Roller dam

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A Roller dam is a type of hydro-control device specially designed to mitigate erosion. They are most often used to divert water for irrigation but the largest and most notable examples are used to ease river navigation. The world's first roller dam (German: walzenwehr) was constructed in Schweinfurt, Germany in 1902 to divert irrigation water south of the Main river.[1][2]

The first roller dam in the world, built 1902 in Schweinfurt

Use[edit]

Roller gates of Mississippi River Lock and Dam No. 15, the largest roller dam in the world.[1]

Roller dams are a type of weir, or a dam that is designed to allow water to flow over the top in continuous action. They are used on rivers or other such moving bodies of water where erosion damage is undesirable, yet likely to occur. A short wall, lip, or parabolic channel is constructed on the downstream side of the dam parallel to the dam face. As the water pouring over the dam hits this baffle, it is reflected back toward the dam face, creating a continual "rolling" action at the foot of the dam; hence the name "Roller Dam". The purpose of the rolling is to dissipate the energy gained by the water as it falls from the top of the dam. Otherwise the energy would be exerted downstream, causing significant bank and river bed erosion.

Roller dams can be either fixed (non-moving) or active. Fixed roller dams are generally made from reinforced concrete or masonry. Active roller dams are made from large metal cylinders, which can be lifted out of the water using a system of powerful hydraulic rams or cables and motors. This type is also known as a roller gate. The largest of the active dams in the world is Locks and Dam 15, which spans the Mississippi River between Rock Island, Illinois and Davenport, Iowa.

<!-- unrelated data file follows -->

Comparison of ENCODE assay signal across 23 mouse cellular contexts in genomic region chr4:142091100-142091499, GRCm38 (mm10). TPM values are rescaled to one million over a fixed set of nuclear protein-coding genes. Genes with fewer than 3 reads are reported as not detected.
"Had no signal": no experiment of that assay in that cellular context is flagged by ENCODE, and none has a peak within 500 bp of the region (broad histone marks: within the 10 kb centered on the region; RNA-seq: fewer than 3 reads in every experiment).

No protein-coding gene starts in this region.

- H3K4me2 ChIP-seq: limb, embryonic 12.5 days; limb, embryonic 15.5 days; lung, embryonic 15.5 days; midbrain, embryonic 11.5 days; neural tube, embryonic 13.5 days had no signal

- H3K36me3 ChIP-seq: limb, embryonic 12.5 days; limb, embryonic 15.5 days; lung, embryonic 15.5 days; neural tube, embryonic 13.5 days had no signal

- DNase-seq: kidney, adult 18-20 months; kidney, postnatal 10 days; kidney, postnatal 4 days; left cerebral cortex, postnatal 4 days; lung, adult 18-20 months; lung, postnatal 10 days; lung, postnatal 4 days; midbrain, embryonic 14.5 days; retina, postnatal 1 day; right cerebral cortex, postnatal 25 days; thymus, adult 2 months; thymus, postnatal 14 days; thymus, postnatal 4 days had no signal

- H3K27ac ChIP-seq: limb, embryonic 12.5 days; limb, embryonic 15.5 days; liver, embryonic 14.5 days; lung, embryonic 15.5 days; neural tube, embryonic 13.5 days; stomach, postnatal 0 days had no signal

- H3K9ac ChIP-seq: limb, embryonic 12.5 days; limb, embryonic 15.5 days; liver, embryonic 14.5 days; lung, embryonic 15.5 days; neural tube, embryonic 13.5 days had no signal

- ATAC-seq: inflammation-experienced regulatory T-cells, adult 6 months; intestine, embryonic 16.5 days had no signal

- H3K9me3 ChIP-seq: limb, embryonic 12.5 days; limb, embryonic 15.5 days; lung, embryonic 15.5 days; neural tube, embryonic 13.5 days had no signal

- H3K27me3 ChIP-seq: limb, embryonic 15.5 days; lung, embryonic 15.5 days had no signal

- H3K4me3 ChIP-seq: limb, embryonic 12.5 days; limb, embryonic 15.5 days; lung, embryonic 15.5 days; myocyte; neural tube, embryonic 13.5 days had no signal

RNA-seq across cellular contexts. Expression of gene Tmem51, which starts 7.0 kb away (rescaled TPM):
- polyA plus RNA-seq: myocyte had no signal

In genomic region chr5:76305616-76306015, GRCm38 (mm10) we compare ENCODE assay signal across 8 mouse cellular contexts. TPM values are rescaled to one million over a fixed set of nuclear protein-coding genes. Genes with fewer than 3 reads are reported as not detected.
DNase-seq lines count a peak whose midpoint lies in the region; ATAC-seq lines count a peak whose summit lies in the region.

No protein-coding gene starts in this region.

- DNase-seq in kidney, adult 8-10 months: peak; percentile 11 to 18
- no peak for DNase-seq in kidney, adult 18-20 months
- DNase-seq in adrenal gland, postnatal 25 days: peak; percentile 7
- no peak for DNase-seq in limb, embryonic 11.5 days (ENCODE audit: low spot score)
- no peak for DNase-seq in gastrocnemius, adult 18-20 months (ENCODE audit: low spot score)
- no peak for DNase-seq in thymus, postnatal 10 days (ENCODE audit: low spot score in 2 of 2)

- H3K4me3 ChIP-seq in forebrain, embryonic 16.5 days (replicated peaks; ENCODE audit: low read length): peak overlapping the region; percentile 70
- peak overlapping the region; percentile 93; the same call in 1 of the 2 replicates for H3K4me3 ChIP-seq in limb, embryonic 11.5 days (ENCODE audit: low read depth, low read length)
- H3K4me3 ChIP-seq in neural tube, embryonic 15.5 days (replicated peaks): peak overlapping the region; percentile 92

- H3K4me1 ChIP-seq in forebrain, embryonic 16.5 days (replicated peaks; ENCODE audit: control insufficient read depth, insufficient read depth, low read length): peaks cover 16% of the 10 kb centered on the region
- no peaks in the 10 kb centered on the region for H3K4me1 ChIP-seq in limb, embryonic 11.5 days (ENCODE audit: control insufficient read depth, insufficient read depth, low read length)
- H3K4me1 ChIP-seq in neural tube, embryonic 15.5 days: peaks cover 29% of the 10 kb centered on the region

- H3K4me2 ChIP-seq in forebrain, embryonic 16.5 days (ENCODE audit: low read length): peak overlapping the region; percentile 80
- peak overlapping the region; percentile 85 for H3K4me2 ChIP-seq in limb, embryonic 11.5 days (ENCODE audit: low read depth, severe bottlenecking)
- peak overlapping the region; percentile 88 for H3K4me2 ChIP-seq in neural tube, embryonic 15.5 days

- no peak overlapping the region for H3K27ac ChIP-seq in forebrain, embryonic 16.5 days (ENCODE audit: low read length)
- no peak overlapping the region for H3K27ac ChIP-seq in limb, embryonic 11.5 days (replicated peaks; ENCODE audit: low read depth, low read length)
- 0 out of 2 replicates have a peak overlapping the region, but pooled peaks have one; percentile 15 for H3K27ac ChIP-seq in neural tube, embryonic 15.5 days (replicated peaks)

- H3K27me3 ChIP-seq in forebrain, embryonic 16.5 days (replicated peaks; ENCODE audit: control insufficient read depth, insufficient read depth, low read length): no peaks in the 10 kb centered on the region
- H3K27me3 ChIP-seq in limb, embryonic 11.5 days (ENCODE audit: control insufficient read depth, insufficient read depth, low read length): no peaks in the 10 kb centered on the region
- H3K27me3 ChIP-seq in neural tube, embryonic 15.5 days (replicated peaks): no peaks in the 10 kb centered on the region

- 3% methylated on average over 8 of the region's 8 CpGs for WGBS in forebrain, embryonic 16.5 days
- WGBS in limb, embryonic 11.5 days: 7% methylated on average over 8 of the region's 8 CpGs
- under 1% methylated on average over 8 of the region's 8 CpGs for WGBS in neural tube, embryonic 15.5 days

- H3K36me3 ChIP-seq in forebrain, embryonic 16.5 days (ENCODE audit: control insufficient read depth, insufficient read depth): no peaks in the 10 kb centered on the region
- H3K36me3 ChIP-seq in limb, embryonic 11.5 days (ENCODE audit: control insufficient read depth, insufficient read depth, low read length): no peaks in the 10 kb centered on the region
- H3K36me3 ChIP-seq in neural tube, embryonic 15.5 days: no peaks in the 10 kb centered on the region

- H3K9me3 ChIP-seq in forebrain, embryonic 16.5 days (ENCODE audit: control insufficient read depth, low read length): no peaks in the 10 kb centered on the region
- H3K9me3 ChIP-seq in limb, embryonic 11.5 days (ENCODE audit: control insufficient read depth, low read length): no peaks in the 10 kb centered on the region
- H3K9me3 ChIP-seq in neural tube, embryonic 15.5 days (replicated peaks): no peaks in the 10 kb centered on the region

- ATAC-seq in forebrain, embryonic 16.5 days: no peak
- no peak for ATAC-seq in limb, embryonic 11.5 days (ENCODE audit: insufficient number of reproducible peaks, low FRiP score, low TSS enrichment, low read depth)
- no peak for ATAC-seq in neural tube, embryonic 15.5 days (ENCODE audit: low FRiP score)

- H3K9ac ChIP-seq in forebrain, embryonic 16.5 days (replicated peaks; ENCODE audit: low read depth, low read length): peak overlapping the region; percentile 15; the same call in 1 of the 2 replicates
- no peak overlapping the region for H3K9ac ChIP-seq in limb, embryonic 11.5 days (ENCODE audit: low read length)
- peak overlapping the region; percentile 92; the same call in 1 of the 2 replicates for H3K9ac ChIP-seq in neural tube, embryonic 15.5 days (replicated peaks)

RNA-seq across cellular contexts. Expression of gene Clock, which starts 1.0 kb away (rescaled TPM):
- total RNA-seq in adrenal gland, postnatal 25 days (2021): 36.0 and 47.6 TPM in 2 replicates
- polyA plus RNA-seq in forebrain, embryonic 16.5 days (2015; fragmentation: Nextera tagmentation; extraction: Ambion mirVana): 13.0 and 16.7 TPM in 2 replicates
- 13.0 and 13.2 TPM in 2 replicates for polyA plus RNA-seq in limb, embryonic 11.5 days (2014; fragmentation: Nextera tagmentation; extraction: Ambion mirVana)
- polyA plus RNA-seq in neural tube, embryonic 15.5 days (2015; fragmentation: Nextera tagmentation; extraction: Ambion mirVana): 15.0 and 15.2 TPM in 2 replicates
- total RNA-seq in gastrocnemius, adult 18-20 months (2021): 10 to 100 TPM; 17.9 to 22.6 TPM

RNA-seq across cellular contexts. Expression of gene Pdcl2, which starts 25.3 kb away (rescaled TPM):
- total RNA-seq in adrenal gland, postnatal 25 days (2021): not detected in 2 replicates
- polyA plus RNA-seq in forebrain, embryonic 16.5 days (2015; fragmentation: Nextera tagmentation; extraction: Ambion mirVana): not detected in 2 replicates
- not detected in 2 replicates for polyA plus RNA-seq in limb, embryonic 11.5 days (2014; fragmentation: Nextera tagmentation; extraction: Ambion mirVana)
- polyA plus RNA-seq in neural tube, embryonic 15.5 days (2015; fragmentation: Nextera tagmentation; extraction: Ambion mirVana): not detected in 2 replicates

Hazards[edit]

Roller dams of any type pose an extreme drowning hazard. Any person going over the top of the dam will be caught in the rolling action at its base and may not be ejected from the cycle for days or possibly weeks. Even very buoyant objects, such as inflatable balls, inner tubes, and life vests, can often be seen resurfacing near the downstream face every few seconds for several hours before escaping the so-called "washing machine of death".

Because of the hazards, dam opponents have called for the removal of roller dams. Sixteen people have died by drowning at the roller dam on the Fox River near Yorkville, Illinois since its construction in 1960. Most recently in a single accident on May 28, 2006, three persons died.[3] Similar dams have already been removed on the Fox River at Aurora, Illinois and near Batavia, Illinois, but Yorkville residents successfully petitioned to maintain the roller dam near their town because of tradition.[4] In July 2009, a man died at a roller dam on the Cedar River in Cedar Rapids, Iowa. His death was notable because he was wearing an approved personal flotation device, intended to help bring a person quickly to the surface of the water.[5]

Sources[edit]

Army Corps of Civil Engineers - need specifics

Western Colorado Civil Engineers Society

References[edit]

External links[edit]